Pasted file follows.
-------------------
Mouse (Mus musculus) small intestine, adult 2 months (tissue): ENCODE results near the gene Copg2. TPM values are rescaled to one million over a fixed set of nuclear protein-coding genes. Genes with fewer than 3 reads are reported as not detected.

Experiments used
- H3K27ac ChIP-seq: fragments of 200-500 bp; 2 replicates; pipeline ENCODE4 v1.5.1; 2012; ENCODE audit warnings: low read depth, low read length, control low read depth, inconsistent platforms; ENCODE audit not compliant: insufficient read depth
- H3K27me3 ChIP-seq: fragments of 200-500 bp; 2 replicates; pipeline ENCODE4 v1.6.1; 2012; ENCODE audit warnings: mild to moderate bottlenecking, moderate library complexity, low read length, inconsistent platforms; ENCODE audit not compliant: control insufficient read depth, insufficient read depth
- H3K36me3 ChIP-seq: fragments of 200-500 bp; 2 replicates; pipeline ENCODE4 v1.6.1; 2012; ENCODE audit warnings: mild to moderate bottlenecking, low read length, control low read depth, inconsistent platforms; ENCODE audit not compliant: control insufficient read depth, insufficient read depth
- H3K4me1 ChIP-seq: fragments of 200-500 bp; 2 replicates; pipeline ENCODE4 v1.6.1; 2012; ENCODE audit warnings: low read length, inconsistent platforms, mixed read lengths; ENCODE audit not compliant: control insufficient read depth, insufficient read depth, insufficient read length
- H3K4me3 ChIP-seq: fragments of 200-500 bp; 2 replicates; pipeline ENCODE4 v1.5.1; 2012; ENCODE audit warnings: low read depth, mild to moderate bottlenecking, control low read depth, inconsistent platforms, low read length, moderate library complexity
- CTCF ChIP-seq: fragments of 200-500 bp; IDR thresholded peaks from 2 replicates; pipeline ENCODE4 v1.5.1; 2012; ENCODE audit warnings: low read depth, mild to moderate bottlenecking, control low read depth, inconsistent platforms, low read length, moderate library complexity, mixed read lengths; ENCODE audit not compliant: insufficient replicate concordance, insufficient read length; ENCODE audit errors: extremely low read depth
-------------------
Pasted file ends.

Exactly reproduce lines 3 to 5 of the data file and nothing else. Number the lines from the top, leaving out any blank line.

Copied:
- H3K27ac ChIP-seq: fragments of 200-500 bp; 2 replicates; pipeline ENCODE4 v1.5.1; 2012; ENCODE audit warnings: low read depth, low read length, control low read depth, inconsistent platforms; ENCODE audit not compliant: insufficient read depth
- H3K27me3 ChIP-seq: fragments of 200-500 bp; 2 replicates; pipeline ENCODE4 v1.6.1; 2012; ENCODE audit warnings: mild to moderate bottlenecking, moderate library complexity, low read length, inconsistent platforms; ENCODE audit not compliant: control insufficient read depth, insufficient read depth
- H3K36me3 ChIP-seq: fragments of 200-500 bp; 2 replicates; pipeline ENCODE4 v1.6.1; 2012; ENCODE audit warnings: mild to moderate bottlenecking, low read length, control low read depth, inconsistent platforms; ENCODE audit not compliant: control insufficient read depth, insufficient read depth